Trees I’ve Known and Loved

(originally posted as “Tree Hugs” on April 23, 2018 on Of Love and Light website… more than a year an a half before beginning my “Mother Tree Holds the Stories” fine art series)

You wanna make this girl happy? Skip the jewelry, the fancy dinner, the shopping, the bouquets. I don’t want any of that. Give me an hour with a tree.

Yep, I am one bonafide, since I was born, tree hugger.

It didn’t take long for my spouse to figure out that he wouldn’t be able to win me over with traditional romantic gestures. All I really want is time in nature (plus: time with artwork, meaningful conversation, tea, coffee, and time to read and create) and I am a happy camper.

I’m originally from Oregon, so perhaps it’s not surprising (and both of my grandfathers were in the woodworking industry), but for as long as I can remember—and even before—trees have been my favored connection to nature.

I love mountains and streams and beaches and lakes, but there is nothing as beautiful to me as a tree.

I’ve been told that as a toddler, a walk around the block could take a good half hour or so. I absolutely had to stop at every… single… tree… and give it a hug. I would walk up to it, wrap my arms around it, give it a little pat, and tell the tree, very reassuringly, that I loved it.

In early elementary school, I counted the trees on our 50 x 100 foot city lot. There were 47, each with its own colony of birds and spiders and squirrels and ants, and I loved all of them. Each time one had to be eliminated due to disease or a new landscape plan, I would mourn its loss, not understanding how anyone could choose to say goodbye to the beauty of tree.

I love the story of my parents’ very first Christmas tree. It came with roots, and after the holidays, they planted it in the front yard. As a child, it was decent sized. Today it stands at least twice as tall as the house, a beautiful testament to decades of marriage.

One day, it will have to be taken down, so as not to topple in a windstorm, but I hope when it does have to go, it will be replaced by a lovely evergreen descendant.

I’m not sure why I felt so called to hug every tree and tell it that I loved it as a young child. I can’t imagine I’d heard the term “tree hugger,” but perhaps I had and it influenced me.

I loved the way that brightly colored leaves would fall, and crinkle under my feet. I loved acorns and gingko helicopter seeds and chattering squirrels and the color of poisonous berries. I loved that a branch could hold a swing, or offer shade.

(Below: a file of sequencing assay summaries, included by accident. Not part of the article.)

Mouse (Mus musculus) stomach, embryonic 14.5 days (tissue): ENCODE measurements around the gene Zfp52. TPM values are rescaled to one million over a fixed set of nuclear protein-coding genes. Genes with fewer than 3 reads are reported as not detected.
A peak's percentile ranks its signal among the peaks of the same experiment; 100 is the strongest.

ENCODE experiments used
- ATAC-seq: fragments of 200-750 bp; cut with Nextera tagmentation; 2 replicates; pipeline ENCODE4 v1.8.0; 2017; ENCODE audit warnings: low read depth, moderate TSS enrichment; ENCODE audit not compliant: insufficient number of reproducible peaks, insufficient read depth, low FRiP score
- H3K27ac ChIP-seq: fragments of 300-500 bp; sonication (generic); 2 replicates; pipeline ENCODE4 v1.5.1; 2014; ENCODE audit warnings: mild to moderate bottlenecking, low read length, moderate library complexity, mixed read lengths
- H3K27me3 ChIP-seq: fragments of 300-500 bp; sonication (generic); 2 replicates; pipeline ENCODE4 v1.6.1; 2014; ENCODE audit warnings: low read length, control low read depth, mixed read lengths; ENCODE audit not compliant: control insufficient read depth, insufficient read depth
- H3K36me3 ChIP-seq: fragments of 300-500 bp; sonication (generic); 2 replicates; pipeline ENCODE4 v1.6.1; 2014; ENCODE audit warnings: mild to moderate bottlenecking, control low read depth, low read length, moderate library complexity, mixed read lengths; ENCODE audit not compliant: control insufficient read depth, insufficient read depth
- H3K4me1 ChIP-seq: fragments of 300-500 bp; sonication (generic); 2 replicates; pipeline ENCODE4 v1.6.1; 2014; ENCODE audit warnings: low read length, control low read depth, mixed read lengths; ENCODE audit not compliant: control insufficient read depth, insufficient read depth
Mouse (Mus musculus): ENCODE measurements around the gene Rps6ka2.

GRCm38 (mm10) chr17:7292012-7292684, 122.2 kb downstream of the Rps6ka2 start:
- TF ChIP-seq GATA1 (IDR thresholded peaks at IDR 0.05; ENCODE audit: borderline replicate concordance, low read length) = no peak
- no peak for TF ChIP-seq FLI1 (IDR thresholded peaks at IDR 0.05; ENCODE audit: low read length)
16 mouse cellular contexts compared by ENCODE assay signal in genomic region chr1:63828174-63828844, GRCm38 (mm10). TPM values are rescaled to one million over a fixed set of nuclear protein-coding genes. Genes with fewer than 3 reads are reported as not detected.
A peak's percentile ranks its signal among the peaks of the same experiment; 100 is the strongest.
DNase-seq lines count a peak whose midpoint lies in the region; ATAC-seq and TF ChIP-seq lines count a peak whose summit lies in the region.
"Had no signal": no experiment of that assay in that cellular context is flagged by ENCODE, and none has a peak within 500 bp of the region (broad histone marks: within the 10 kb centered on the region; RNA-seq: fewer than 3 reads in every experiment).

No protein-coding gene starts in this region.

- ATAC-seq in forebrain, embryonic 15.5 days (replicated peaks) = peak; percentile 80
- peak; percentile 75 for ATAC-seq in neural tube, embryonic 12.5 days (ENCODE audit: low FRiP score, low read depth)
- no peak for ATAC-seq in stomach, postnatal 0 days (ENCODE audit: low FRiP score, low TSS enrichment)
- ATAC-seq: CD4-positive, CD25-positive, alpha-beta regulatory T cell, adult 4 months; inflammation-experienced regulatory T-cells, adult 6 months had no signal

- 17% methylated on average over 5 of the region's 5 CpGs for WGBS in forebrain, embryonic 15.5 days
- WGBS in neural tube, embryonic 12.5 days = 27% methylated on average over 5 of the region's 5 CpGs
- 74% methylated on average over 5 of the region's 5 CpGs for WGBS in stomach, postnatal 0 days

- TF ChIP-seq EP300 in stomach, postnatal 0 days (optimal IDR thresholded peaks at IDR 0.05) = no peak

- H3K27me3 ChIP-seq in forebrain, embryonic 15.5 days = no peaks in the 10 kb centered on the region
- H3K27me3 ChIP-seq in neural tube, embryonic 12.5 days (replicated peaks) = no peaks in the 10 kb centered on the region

As I grew, I loved to climb into the crick of a low-hanging tree with a book, and settle my back against the bark, and read for hours. I smile just thinking about the soft rustle of leaves and dancing shadows.

To this day, there are few things that can capture my attention like a tree. The silhouette of a bare deciduous tree in the wintertime gets me every time. I am terrible at identifying trees—I don’t know bark patterns or leaves, but I notice them.

If you see me walk by a tree, and I’m on my own, or meandering with my kids, you still might see me give it a hug. Or take a photo or trace its wrinkles, or whisper my questions about what it’s seen, or simply smile and offer my gratitude for the exchange of air, and the interconnectedness of life. I marvel at root systems that refuse to be confined by gates of concrete, and look up every evening to see how the light strikes the leaves differently with the close of each day.

Often, when I sit down to sketch or doodle, it is a tree that unwittingly comes out. Often when I’m compelled to take a photo, it’s a tree that is calling me. Trees nourish my creative spirit, and so, in this incredible creative digital community, I wanted to offer a view of some of my favorite reasons to relish the analog.

(And by some, I mean just a peek. I have *thousands* of photos of tree and trunks. I eventually had to stop myself from looking through any more to post and call it a day. Fair to say, don’t be surprised if trees continue to make an appearance around here!)